Sunday, 11 January 2009


What would life be like if you looked different? How would people treat you if your skin were another colour? What if you were a different gender? Or you had a disability? The Big Experiment is a New Zealand local series, a social experiment that radically changes people's identities and gives them the opportunity to walk a day in someone else's shoes.

We watched one episode of this series where a young white Kiwi lass was disguised as an Asian girl. She was dressed like a typical Asian girl and even taught to speak with a typical Asian accent.

This episode began by showing how she was treated at shops around Auckland when she was who she was and then again at the same shops after her transformation into an Asian girl. It was amazing how she was treated when she looked and talked like an one. At one outlet, she was completely ignored and at another one she was treated like she could not afford the items on display.

Until then I never really saw or felt discrimination in New Zealand. At least I never experienced discrimination here like I have in other Western countries I have been to. Maybe I was lucky or maybe I never paid any attention to it to notice it.

This aftertoon I went to the Harvey Norman outlet in Paraparaumu to print some photographs. While waiting for the photos to be printed, I was browsing at some cameras on sale. I asked a young white Kiwi how much they were selling a particular model. He said "I will be with you in a minute", and immediately walked to another customer who just walked in and attended to him instead. He looked at me from across the shop without feeling guilty about asking me to wait. After about 5 minutes seeing me still there, another sales person asked me if he could help. I politely told him that the other guy told me to wait but chose to attend to another customer who walked in after me and if he doesn't want my business, I will gladly take it else where.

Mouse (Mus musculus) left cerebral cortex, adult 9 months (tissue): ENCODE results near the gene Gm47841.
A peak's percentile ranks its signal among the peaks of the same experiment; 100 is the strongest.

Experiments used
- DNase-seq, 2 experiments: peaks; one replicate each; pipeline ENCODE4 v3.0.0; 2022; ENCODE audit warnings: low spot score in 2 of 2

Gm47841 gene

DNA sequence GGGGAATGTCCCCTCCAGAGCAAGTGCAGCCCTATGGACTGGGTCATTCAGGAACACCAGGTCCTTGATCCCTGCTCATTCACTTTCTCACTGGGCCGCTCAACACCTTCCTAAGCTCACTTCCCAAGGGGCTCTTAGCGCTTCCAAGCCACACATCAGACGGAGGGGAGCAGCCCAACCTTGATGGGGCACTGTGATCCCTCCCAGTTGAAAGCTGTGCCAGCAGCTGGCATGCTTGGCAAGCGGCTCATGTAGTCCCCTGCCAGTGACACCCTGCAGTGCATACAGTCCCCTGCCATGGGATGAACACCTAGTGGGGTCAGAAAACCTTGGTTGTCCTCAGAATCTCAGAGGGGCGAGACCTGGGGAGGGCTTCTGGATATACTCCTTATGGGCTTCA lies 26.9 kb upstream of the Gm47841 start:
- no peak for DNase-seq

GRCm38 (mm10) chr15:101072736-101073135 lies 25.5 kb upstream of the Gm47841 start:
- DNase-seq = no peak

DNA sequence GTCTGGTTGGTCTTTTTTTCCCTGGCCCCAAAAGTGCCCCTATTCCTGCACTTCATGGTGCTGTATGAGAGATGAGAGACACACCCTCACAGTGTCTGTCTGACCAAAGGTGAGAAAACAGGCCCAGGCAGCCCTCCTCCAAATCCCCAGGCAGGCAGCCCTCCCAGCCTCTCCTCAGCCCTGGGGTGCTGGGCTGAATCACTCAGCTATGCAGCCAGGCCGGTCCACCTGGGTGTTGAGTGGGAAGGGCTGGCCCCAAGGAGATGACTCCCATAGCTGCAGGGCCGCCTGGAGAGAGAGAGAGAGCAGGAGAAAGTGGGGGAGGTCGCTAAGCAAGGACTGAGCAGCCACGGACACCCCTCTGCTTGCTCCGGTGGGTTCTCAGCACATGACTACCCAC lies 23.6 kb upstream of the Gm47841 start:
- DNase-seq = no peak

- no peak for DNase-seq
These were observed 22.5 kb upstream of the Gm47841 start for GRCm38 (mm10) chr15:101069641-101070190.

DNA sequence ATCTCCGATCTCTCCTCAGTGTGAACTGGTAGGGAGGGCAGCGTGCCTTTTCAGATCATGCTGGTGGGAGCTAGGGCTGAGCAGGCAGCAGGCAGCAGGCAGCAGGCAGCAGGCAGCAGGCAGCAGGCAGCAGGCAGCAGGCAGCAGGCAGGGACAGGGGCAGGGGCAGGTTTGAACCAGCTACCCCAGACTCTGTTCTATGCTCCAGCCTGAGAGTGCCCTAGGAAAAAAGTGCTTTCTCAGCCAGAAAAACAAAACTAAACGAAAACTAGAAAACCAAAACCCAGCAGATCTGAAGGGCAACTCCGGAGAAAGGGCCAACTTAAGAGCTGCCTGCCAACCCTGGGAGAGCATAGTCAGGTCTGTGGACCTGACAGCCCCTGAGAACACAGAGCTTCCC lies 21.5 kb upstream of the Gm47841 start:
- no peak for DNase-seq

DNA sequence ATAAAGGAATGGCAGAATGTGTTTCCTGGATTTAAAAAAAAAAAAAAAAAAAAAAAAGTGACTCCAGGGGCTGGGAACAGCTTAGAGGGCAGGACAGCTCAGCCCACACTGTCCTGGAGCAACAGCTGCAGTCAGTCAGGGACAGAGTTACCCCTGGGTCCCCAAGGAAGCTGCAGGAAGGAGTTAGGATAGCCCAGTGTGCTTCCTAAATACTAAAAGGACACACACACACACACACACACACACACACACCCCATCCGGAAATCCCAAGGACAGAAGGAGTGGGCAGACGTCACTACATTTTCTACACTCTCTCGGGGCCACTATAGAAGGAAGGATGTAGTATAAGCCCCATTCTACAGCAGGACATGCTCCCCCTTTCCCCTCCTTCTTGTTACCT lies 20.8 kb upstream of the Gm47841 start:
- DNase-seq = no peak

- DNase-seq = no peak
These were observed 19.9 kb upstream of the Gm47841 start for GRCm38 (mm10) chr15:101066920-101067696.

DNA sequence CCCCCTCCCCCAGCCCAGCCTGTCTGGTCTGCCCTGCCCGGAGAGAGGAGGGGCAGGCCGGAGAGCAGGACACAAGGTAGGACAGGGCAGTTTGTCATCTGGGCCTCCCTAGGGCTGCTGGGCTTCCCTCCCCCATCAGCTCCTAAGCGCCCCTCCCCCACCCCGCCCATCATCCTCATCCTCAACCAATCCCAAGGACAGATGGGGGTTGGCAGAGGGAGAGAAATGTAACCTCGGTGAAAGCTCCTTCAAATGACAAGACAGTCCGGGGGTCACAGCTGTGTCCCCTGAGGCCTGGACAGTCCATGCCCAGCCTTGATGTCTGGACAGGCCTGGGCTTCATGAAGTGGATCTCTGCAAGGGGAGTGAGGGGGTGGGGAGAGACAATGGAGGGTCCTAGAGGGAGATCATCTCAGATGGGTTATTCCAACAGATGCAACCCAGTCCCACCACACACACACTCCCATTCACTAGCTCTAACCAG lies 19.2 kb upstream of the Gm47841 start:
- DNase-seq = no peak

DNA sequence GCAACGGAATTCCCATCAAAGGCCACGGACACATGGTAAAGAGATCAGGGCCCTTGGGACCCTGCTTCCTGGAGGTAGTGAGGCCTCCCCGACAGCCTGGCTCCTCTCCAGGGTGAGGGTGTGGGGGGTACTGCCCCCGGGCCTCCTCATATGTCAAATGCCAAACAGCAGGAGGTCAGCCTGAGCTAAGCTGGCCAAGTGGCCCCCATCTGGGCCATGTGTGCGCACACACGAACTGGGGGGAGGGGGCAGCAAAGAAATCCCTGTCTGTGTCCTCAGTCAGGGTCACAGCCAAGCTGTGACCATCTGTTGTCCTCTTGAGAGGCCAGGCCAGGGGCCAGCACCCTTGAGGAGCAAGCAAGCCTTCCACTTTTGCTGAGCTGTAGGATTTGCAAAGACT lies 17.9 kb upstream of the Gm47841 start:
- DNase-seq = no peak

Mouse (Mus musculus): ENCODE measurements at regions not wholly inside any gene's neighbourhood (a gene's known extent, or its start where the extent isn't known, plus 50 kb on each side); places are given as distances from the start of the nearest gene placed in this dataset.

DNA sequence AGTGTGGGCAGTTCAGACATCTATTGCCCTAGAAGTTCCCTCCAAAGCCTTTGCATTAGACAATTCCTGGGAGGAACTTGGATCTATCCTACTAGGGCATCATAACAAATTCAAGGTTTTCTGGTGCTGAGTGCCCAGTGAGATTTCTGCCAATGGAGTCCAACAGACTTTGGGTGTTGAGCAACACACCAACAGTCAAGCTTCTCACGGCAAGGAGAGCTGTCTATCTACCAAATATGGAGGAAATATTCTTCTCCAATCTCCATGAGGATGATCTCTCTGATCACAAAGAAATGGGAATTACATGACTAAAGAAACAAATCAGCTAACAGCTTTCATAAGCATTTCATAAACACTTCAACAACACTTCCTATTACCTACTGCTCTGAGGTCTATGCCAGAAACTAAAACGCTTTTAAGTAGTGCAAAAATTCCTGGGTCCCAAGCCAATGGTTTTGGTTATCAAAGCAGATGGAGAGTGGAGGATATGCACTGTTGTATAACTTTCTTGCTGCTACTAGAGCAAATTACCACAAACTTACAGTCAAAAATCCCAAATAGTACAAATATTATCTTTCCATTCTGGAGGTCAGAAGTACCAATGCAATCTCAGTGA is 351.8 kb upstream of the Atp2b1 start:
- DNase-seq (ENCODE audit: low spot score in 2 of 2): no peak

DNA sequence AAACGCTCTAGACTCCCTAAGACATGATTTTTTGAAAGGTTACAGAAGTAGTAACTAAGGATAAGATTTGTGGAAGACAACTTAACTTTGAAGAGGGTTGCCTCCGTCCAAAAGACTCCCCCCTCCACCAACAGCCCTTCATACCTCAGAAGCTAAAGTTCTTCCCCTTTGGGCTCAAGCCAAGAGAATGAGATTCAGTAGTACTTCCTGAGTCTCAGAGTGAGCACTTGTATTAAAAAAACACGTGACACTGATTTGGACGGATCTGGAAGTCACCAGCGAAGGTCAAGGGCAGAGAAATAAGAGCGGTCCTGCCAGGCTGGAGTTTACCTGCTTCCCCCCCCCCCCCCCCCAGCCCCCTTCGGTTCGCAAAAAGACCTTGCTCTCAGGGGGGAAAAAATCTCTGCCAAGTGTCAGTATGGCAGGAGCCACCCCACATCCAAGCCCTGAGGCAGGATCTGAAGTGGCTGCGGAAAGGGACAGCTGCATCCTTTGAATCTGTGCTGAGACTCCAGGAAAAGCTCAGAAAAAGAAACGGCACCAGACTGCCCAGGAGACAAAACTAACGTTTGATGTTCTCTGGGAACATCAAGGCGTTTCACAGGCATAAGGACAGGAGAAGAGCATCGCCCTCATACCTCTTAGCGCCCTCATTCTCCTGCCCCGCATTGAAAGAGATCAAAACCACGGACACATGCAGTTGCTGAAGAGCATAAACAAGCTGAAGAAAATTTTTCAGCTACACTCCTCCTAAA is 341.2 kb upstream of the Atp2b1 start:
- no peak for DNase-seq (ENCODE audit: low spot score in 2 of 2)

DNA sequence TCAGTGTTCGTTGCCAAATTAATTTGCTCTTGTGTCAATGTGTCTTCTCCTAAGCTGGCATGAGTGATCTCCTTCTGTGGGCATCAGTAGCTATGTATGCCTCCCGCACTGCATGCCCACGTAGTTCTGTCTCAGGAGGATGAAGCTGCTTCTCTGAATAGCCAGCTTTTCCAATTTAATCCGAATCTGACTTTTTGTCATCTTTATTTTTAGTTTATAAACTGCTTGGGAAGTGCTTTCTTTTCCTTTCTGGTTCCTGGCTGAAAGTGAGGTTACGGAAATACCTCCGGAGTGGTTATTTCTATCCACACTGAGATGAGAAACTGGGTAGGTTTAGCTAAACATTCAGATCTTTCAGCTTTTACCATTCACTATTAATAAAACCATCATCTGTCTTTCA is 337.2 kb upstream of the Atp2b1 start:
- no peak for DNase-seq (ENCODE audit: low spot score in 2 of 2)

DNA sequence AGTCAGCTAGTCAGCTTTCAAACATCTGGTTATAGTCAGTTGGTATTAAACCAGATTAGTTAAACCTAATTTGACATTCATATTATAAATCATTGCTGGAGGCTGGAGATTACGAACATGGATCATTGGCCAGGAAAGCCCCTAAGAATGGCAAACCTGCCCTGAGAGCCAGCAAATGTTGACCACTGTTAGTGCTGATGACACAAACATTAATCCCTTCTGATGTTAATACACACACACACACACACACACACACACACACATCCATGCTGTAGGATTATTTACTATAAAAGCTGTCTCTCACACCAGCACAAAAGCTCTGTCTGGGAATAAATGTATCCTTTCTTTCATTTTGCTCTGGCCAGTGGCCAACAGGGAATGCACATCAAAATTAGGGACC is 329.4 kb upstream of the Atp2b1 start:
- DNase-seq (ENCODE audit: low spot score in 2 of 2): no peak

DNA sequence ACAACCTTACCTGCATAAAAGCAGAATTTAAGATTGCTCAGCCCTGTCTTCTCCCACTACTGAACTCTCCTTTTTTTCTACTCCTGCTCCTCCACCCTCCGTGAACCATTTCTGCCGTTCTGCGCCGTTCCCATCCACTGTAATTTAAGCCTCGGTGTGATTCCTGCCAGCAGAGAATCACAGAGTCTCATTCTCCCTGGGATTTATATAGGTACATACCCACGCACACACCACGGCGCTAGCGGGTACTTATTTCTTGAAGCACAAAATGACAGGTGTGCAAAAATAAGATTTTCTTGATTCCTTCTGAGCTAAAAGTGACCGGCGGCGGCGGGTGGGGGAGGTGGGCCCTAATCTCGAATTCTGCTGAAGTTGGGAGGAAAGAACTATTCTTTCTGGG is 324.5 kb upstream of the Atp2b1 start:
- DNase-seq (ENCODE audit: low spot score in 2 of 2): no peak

It is interesting that we see things only after it was brought to our attention. Maybe discrimination is still being widely practiced, maybe this was a one off incident. After having lived in New Zealand for almost 4 years, I think most Kiwi's accept you for what/who you are and discrimination is not as bad as it is elsewhere in the world. I have real great Kiwi friends and none have made me feel that I am any different from them. But then, all it takes is one person to change the way you think.